Korach tried to get the people to challenge the authority of Moses and for his efforts Korach and his family and followers were dramatically disposed of at God's direction.
The discussion in our class revolved around whether Korach got a raw deal. After all, under Moses' leadership the Children of Israel suffered though a number of rough patches. What's so bad about another leader standing up and calling Moses out?
Several commentators have written that it wasn't so much what Korach said as it was how and when he chose to say it. In other words, there's a place for constructive dissent but a society can't tolerate challenges that could tear the whole community apart. At the time, the Children of Israel were still wandering in the desert and it wasn't at all clear how or when they were going to make it to the Promised Land.
I of course immediately started flashing on Hillary Clinton and Scott McClellan. Each of them was an insider and a key part of their respective political communities. Each, for essentially personal reasons, chose to make statements that challenged the honesty and competence of the annointed leaders of those parties and each got the Korach treatment.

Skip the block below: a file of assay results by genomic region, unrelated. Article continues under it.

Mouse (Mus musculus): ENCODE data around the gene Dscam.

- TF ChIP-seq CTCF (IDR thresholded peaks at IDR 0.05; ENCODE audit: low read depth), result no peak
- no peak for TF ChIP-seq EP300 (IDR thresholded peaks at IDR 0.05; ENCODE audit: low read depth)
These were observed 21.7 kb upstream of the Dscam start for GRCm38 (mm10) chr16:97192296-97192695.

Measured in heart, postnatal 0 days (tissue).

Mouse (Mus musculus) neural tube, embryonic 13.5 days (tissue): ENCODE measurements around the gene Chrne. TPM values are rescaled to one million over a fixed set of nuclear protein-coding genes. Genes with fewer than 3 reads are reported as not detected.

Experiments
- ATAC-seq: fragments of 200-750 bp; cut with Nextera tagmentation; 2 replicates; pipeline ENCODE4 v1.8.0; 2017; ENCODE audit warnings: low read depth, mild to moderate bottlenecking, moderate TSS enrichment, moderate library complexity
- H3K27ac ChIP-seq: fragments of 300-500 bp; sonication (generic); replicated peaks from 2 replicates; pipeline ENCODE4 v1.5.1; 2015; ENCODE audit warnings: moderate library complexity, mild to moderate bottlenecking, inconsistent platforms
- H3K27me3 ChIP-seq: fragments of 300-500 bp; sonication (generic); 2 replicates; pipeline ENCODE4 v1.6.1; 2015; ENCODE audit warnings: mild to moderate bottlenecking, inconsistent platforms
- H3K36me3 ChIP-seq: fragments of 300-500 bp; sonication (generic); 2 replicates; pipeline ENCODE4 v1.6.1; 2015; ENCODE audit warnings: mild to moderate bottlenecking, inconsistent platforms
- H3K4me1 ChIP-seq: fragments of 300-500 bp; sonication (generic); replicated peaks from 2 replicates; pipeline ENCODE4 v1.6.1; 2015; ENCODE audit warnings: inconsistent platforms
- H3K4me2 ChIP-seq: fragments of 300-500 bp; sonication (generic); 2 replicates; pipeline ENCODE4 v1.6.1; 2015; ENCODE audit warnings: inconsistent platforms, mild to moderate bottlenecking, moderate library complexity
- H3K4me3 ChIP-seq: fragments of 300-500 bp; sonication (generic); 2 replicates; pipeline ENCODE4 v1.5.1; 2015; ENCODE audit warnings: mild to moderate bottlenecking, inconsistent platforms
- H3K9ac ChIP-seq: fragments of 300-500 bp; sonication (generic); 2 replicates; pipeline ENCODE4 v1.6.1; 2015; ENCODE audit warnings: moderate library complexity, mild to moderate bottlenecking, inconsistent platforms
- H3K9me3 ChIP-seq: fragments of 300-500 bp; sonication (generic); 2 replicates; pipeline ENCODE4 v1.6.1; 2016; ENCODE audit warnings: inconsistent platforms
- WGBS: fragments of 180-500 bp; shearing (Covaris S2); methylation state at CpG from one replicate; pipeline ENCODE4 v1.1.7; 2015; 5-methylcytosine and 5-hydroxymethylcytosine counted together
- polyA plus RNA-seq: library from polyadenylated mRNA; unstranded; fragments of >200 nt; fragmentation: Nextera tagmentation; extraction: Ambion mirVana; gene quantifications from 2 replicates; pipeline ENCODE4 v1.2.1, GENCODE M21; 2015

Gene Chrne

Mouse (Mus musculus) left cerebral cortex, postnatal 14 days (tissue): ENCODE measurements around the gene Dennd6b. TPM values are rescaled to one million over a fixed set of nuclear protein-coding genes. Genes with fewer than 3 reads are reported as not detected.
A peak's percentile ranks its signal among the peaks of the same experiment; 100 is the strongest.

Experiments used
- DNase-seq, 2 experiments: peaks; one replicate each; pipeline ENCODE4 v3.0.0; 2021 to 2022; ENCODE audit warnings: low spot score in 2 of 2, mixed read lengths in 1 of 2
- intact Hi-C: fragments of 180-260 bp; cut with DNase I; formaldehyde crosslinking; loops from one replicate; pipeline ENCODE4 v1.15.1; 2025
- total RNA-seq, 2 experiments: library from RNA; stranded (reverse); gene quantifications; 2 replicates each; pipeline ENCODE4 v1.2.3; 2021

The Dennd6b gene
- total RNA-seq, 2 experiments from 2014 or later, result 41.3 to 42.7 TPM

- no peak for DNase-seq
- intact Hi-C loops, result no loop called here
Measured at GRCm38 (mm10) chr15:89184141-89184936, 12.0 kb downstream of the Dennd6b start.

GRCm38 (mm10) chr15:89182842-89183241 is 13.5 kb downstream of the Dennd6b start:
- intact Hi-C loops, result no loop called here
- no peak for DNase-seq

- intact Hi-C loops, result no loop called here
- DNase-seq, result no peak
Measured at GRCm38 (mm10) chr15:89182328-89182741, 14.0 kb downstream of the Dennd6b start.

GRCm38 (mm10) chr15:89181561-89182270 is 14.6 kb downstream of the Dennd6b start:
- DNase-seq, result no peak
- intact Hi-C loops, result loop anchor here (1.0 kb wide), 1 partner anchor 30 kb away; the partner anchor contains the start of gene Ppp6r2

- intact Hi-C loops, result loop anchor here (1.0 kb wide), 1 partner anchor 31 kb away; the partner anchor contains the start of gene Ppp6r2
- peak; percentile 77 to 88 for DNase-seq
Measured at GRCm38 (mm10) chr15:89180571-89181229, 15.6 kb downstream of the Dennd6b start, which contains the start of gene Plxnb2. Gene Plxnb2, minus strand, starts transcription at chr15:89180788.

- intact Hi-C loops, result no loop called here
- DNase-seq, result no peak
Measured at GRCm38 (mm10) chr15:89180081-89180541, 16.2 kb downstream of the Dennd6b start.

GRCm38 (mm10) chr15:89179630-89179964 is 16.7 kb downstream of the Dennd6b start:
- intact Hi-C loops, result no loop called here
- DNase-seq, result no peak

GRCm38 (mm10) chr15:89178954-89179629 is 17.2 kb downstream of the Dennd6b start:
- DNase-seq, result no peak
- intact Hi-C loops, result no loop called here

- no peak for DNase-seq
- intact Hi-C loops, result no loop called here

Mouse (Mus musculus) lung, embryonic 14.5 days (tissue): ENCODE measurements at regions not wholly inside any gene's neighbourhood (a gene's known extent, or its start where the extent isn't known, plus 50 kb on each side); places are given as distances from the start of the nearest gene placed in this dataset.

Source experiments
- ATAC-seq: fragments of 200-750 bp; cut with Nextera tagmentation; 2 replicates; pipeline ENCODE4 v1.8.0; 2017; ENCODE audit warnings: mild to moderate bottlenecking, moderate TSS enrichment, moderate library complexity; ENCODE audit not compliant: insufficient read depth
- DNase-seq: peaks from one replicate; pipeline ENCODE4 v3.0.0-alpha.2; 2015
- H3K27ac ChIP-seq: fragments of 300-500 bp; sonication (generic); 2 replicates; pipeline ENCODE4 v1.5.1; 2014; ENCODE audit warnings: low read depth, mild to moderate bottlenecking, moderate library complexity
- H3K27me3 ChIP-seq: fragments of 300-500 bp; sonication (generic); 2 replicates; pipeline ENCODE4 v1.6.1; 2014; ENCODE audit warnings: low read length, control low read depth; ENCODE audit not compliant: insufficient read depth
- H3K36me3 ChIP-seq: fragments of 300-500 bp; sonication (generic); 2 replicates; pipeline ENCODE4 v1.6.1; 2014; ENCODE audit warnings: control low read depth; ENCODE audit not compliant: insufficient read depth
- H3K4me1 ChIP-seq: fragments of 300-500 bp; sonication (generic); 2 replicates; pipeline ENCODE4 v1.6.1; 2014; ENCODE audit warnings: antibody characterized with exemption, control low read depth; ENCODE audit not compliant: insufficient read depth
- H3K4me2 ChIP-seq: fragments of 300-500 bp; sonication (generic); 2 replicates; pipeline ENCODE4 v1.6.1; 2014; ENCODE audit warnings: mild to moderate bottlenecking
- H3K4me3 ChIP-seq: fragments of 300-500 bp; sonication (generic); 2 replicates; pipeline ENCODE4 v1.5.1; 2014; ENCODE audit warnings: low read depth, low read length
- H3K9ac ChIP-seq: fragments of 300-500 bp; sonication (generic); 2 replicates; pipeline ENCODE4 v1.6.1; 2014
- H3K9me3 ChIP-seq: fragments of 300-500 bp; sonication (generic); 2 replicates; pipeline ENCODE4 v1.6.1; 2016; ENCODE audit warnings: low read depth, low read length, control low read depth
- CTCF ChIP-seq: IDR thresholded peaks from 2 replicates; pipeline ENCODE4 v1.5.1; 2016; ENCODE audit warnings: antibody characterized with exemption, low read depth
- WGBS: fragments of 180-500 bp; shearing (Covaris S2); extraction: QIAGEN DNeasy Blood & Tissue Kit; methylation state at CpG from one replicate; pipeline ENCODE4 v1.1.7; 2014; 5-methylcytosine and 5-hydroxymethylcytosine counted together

In the case of McClellan, his revelations that Bush had basically lied about a lot of things and rushed us into war were never challenged by Republicans. But there was a visceral outpouring of hatred over his book because you're not supposed to tell damaging truths about a sitting president who used to be your employer.
Clinton did herself in by wanting to win the Democratic primary so badly that she got way negative and nasty about Barack Obama long after the outcome of the race was in doubt. She said things that were bad for the party and which will doubtless be used by the McCain campaign in the fall. In so doing, she damaged Obama and the party slightly but Clinton herself suffered the most and has lost the high ground as a Democrat. Bill Clinton even moreso.
The Torah and Talmud are just full of this stuff. Principles, stories, ideas, and teachings that are every bit as useful as Viagra and the South Beach Diet. The organization I now chair, CLAL, is committed to bringing Jewish wisdom to the public square and there is a great hunger among Jews and others to find every edge they can in life. That's why we're going to succeed.